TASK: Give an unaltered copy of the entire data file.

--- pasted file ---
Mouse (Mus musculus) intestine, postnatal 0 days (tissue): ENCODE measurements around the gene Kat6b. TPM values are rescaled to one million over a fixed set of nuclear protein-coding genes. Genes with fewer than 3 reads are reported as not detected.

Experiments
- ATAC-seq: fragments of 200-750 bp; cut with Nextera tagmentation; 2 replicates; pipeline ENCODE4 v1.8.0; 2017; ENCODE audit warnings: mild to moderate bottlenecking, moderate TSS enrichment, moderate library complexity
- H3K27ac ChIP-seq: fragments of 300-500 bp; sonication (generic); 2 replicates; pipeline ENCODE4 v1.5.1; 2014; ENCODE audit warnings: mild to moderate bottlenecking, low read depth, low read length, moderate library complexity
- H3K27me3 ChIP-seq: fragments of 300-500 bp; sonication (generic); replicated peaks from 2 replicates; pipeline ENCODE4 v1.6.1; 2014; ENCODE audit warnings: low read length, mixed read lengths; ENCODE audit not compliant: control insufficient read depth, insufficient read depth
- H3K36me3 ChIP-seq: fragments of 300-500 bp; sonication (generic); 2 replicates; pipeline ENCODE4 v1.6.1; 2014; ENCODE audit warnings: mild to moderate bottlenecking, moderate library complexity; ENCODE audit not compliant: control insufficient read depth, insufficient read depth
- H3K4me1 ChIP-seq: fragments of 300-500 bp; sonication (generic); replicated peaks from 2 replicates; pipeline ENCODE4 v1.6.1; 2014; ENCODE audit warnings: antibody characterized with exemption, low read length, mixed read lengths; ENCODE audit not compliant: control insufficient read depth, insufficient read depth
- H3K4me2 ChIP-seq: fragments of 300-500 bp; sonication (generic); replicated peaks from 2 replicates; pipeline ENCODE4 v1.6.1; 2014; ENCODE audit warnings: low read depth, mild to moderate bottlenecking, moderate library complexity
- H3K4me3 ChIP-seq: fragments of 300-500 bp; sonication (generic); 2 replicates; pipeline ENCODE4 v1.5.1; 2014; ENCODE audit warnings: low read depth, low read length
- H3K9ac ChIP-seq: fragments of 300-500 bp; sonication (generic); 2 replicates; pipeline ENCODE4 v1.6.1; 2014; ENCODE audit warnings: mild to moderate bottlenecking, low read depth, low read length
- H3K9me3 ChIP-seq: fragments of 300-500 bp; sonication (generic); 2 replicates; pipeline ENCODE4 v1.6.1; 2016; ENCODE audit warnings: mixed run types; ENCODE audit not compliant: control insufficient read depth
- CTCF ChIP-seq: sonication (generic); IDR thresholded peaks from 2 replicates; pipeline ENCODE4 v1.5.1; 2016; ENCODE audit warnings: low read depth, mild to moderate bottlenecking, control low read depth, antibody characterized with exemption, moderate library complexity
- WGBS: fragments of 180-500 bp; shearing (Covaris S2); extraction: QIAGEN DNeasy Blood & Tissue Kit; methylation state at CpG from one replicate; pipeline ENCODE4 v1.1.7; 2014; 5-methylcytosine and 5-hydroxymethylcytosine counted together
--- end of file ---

Mouse (Mus musculus) intestine, postnatal 0 days (tissue): ENCODE measurements around the gene Kat6b. TPM values are rescaled to one million over a fixed set of nuclear protein-coding genes. Genes with fewer than 3 reads are reported as not detected.

Experiments
- ATAC-seq: fragments of 200-750 bp; cut with Nextera tagmentation; 2 replicates; pipeline ENCODE4 v1.8.0; 2017; ENCODE audit warnings: mild to moderate bottlenecking, moderate TSS enrichment, moderate library complexity
- H3K27ac ChIP-seq: fragments of 300-500 bp; sonication (generic); 2 replicates; pipeline ENCODE4 v1.5.1; 2014; ENCODE audit warnings: mild to moderate bottlenecking, low read depth, low read length, moderate library complexity
- H3K27me3 ChIP-seq: fragments of 300-500 bp; sonication (generic); replicated peaks from 2 replicates; pipeline ENCODE4 v1.6.1; 2014; ENCODE audit warnings: low read length, mixed read lengths; ENCODE audit not compliant: control insufficient read depth, insufficient read depth
- H3K36me3 ChIP-seq: fragments of 300-500 bp; sonication (generic); 2 replicates; pipeline ENCODE4 v1.6.1; 2014; ENCODE audit warnings: mild to moderate bottlenecking, moderate library complexity; ENCODE audit not compliant: control insufficient read depth, insufficient read depth
- H3K4me1 ChIP-seq: fragments of 300-500 bp; sonication (generic); replicated peaks from 2 replicates; pipeline ENCODE4 v1.6.1; 2014; ENCODE audit warnings: antibody characterized with exemption, low read length, mixed read lengths; ENCODE audit not compliant: control insufficient read depth, insufficient read depth
- H3K4me2 ChIP-seq: fragments of 300-500 bp; sonication (generic); replicated peaks from 2 replicates; pipeline ENCODE4 v1.6.1; 2014; ENCODE audit warnings: low read depth, mild to moderate bottlenecking, moderate library complexity
- H3K4me3 ChIP-seq: fragments of 300-500 bp; sonication (generic); 2 replicates; pipeline ENCODE4 v1.5.1; 2014; ENCODE audit warnings: low read depth, low read length
- H3K9ac ChIP-seq: fragments of 300-500 bp; sonication (generic); 2 replicates; pipeline ENCODE4 v1.6.1; 2014; ENCODE audit warnings: mild to moderate bottlenecking, low read depth, low read length
- H3K9me3 ChIP-seq: fragments of 300-500 bp; sonication (generic); 2 replicates; pipeline ENCODE4 v1.6.1; 2016; ENCODE audit warnings: mixed run types; ENCODE audit not compliant: control insufficient read depth
- CTCF ChIP-seq: sonication (generic); IDR thresholded peaks from 2 replicates; pipeline ENCODE4 v1.5.1; 2016; ENCODE audit warnings: low read depth, mild to moderate bottlenecking, control low read depth, antibody characterized with exemption, moderate library complexity
- WGBS: fragments of 180-500 bp; shearing (Covaris S2); extraction: QIAGEN DNeasy Blood & Tissue Kit; methylation state at CpG from one replicate; pipeline ENCODE4 v1.1.7; 2014; 5-methylcytosine and 5-hydroxymethylcytosine counted together